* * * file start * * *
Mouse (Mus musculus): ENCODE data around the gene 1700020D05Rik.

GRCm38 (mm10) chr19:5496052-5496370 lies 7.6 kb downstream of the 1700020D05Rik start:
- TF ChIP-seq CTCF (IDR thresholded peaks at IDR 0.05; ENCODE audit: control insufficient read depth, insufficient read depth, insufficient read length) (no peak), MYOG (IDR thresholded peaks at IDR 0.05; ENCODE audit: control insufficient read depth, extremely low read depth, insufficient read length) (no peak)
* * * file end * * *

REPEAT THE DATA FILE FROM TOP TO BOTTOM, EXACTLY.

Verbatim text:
Mouse (Mus musculus): ENCODE data around the gene 1700020D05Rik.

GRCm38 (mm10) chr19:5496052-5496370 lies 7.6 kb downstream of the 1700020D05Rik start:
- TF ChIP-seq CTCF (IDR thresholded peaks at IDR 0.05; ENCODE audit: control insufficient read depth, insufficient read depth, insufficient read length) (no peak), MYOG (IDR thresholded peaks at IDR 0.05; ENCODE audit: control insufficient read depth, extremely low read depth, insufficient read length) (no peak)